An RDF graph database is used for managing unstructured and structured data alike. They have minimally viable alternatives when it comes to capturing, managing and storing data that can be easily consumed by other users, federated across different information systems, or linked by a third party system. Simply put, thanks to them data got meaning.
Data and analytics are transformational, yet many companies are capturing only a fraction of their value.
In an environment of “interconnected networks of partners, platforms, customers, and suppliers”, interconnected data is a no-brainer. The ability to integrate diverse and evolving data and see the nature of their connections gives enterprises a significant edge. An RDF graph database is good for your business for it has the potential to integrate all the required data pieces and serve as a springboard to key decisions and strategic moves.
To get back to our example with the political turmoil and its implications for the travel market, an RDF graph database can serve the integration of all the data needed and not only that but also provide for the smart query and analysis of these data.
As Vassil Momtchev, Ontotext’s GraphDB product owner, recently put it in a write up on Zdnet – Graph databases and RDF: It’s a family affair:
RDF databases are very good at representing complex metadata, reference, and master data.
If you want to expose data, he argued, so it can be easily consumed by other users, federated across different information systems and linked by a third party system, the value of an RDF Graph database is immense.
Walking the talk about the value of RDF graph databases, Ontotext’s team have been working on an RDF Graph database since 2006. A good number of users and many updates later, today GraphDB is a reliable semantic graph database.
It stays in the center of key semantic solutions in a wide range of enterprises, connecting hundreds of million facts in a Knowledge Graph. A graph composed by a number of internal and public datasets available in the Linked Open Data Cloud. At a strategic level, GraphDB can give you the benefit of data managed in such a way that will allow:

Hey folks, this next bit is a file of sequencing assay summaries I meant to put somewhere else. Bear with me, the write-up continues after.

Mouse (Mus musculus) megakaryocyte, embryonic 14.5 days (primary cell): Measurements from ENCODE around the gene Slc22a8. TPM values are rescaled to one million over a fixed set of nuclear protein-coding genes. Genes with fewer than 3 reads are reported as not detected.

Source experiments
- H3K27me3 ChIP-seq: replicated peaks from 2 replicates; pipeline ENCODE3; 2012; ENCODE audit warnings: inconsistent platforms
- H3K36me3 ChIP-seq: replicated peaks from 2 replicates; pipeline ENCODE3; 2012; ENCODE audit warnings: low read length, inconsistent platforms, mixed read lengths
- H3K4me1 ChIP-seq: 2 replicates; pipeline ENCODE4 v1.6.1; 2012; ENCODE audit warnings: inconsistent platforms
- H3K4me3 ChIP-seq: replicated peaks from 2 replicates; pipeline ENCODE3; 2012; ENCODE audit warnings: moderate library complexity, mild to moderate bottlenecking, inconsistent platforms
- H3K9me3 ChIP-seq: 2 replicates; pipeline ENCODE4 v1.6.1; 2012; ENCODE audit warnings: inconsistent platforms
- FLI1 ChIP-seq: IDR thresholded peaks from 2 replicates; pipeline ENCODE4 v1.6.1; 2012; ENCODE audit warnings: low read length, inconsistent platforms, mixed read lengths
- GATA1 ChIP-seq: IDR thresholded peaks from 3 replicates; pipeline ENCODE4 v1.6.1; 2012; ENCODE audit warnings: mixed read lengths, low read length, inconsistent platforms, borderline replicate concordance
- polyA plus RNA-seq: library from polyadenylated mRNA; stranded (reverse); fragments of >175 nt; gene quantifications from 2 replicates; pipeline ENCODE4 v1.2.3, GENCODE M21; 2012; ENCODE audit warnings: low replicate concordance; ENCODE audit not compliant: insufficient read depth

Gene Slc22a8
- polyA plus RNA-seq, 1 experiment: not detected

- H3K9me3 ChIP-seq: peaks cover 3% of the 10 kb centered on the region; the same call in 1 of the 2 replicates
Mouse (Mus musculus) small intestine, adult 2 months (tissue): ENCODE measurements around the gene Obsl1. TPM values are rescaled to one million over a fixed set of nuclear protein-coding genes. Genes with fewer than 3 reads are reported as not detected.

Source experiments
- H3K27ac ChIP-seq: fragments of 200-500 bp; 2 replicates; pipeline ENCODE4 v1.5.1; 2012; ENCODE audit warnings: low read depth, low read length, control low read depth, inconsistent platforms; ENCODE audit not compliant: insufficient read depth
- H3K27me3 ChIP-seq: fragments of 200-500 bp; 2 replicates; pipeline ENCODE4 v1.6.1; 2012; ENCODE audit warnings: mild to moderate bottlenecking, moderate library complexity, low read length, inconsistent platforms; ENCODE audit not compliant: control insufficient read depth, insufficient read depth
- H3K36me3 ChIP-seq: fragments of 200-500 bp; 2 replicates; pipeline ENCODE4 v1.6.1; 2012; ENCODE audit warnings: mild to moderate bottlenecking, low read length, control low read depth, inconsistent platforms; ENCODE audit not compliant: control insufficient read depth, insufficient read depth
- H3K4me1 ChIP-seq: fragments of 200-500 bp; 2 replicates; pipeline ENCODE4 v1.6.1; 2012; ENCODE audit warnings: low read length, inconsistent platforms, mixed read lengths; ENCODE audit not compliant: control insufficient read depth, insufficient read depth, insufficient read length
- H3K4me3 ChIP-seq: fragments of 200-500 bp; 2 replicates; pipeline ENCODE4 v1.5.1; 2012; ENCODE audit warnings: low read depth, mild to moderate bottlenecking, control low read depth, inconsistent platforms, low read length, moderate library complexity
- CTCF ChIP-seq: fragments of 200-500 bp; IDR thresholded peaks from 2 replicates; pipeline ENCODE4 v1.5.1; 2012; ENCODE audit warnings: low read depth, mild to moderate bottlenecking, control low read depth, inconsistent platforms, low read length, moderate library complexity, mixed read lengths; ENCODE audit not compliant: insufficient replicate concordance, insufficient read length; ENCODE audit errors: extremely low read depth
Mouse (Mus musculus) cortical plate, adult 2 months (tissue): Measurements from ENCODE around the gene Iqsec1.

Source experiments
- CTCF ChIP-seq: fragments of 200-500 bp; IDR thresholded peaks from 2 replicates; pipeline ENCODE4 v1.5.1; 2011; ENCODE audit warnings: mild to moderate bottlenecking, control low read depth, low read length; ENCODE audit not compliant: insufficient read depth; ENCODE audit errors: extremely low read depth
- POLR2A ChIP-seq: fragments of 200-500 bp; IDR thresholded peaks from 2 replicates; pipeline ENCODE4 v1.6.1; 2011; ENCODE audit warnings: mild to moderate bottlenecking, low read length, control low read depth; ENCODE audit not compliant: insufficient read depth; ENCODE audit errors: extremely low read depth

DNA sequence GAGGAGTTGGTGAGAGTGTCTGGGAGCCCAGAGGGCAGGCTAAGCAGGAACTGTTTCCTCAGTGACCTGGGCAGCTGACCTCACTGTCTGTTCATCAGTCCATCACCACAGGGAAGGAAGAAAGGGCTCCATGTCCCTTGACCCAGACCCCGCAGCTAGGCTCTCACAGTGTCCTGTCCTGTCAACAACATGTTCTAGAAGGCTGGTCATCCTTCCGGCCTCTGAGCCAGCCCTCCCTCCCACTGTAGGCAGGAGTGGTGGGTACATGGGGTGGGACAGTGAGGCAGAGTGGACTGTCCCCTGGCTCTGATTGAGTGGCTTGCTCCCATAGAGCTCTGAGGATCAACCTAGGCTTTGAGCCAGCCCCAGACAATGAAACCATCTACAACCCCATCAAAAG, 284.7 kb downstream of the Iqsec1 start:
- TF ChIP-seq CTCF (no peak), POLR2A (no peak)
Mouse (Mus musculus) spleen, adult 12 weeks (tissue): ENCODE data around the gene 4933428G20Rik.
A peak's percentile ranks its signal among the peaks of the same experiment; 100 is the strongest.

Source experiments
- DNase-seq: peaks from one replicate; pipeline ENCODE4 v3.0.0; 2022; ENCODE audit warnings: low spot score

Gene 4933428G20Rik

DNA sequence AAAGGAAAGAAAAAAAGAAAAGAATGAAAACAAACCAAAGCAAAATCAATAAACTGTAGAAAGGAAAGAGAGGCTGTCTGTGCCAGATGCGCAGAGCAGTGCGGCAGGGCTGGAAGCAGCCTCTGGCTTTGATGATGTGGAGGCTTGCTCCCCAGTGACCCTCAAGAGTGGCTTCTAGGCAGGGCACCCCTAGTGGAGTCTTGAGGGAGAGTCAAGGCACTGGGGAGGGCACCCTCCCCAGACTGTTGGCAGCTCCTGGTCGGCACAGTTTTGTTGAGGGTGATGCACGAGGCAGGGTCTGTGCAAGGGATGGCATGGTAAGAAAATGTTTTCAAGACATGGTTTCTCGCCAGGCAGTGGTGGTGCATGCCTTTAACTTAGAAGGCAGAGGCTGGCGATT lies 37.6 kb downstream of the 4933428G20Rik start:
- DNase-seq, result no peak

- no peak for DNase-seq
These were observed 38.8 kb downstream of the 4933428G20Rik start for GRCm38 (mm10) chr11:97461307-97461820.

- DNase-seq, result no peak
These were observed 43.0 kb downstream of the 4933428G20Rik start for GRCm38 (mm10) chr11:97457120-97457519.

At an operational level, GraphDB is built to be a tool for those who want to:
RDF graph databases, GraphDB included, can work wonders with serving information needs and handling the growing amounts of diverse data. But they are not a silver bullet for all data challenges. To truly understand data and bring meaning to them, we are to understand the importance of data integration.
Because it is only when integrated and connected meaningfully that enterprise data can meet the complexity of the captured, created and curated information bits and further turn these information bits into knowledge bytes, bytes that got meaning. All it needs is meaning. Meaning that is well-described and linked.
Curious to explore how interlinking data sets and building relationships between facts allows for uncovering meaning inside unstructured data and for inferring new knowledge?
White Paper: The Truth About Triplestores
The Top 8 Things You Need to Know When Considering a Triplestore